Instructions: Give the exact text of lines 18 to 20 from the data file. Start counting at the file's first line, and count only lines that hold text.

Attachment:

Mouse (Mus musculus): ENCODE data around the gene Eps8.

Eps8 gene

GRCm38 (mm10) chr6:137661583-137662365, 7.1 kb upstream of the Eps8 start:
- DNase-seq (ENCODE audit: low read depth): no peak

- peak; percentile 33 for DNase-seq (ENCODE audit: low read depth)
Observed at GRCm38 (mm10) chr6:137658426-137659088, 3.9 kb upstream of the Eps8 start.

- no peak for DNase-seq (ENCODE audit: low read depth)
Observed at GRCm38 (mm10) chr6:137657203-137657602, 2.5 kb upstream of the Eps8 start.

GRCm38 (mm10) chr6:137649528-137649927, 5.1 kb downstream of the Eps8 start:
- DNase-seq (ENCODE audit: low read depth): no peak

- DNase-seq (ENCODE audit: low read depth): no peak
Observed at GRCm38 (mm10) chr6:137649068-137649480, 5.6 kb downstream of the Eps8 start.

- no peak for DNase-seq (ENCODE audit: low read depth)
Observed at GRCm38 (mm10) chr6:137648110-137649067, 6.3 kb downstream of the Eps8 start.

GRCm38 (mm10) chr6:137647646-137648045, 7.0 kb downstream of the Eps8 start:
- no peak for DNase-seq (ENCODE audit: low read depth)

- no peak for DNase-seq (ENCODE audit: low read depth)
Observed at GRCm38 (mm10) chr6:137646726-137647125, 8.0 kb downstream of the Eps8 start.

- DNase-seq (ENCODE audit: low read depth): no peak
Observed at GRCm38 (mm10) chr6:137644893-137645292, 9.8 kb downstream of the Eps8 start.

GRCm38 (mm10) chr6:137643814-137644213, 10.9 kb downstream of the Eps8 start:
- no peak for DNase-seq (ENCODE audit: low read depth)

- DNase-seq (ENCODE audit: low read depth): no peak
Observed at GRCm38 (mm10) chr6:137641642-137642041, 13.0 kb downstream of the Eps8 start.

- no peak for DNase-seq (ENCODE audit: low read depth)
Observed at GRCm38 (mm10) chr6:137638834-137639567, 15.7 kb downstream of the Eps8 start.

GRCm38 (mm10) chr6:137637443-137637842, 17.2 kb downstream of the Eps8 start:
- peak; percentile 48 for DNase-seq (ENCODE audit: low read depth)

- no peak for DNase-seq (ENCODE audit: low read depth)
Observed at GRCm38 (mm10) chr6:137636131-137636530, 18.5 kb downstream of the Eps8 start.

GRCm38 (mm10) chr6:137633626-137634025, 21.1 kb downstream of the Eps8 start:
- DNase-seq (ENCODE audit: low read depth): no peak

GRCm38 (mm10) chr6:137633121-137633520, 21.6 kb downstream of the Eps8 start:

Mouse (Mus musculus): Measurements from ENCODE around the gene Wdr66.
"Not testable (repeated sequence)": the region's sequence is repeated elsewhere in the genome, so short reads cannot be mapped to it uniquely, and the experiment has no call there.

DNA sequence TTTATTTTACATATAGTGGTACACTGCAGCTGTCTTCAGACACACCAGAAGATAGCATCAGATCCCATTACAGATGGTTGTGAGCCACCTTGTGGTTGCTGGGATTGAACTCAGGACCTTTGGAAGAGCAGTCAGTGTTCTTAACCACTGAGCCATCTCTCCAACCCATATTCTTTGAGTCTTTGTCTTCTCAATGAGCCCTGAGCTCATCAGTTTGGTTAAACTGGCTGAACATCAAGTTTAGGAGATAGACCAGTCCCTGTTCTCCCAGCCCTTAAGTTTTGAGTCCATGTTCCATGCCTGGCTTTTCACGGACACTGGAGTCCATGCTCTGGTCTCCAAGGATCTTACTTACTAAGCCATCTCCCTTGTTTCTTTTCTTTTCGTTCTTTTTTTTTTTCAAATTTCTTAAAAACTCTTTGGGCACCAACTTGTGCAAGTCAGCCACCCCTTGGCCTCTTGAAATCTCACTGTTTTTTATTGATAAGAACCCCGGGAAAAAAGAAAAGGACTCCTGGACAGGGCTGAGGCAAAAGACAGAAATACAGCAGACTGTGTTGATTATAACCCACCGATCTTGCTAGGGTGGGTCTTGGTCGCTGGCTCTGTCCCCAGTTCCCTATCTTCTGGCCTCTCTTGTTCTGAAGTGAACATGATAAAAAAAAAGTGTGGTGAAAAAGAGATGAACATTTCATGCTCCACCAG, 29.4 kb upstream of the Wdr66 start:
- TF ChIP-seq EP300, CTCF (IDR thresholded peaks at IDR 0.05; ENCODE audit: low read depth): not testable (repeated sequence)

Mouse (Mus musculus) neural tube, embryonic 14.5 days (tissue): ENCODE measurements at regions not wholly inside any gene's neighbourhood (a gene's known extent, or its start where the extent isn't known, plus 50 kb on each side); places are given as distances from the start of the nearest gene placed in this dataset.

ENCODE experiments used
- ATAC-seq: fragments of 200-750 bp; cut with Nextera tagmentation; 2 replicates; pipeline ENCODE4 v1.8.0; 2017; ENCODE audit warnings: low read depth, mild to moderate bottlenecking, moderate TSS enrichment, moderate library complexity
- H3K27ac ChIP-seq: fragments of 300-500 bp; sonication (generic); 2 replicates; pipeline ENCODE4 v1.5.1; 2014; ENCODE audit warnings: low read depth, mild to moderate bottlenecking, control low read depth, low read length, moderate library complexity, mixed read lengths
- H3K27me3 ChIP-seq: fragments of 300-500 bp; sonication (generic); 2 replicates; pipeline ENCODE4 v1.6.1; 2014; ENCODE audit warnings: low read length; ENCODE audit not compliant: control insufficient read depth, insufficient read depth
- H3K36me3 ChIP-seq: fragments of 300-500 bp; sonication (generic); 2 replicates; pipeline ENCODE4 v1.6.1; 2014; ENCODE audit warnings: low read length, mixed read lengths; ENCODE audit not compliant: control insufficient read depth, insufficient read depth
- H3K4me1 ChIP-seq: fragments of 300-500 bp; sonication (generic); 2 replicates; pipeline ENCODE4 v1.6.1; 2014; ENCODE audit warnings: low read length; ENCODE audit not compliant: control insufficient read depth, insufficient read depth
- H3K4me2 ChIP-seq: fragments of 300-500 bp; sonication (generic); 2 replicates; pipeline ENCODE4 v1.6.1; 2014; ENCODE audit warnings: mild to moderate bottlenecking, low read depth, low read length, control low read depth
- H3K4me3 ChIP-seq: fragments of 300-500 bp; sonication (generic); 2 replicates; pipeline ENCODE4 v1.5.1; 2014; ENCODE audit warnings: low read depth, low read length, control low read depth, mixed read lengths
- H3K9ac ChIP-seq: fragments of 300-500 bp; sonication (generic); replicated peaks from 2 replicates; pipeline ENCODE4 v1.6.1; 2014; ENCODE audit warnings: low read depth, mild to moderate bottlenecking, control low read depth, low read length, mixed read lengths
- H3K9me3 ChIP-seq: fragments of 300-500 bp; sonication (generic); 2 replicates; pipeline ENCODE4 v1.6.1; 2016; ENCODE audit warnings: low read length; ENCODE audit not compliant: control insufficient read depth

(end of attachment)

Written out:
Observed at GRCm38 (mm10) chr6:137646726-137647125, 8.0 kb downstream of the Eps8 start.

- DNase-seq (ENCODE audit: low read depth): no peak
Observed at GRCm38 (mm10) chr6:137644893-137645292, 9.8 kb downstream of the Eps8 start.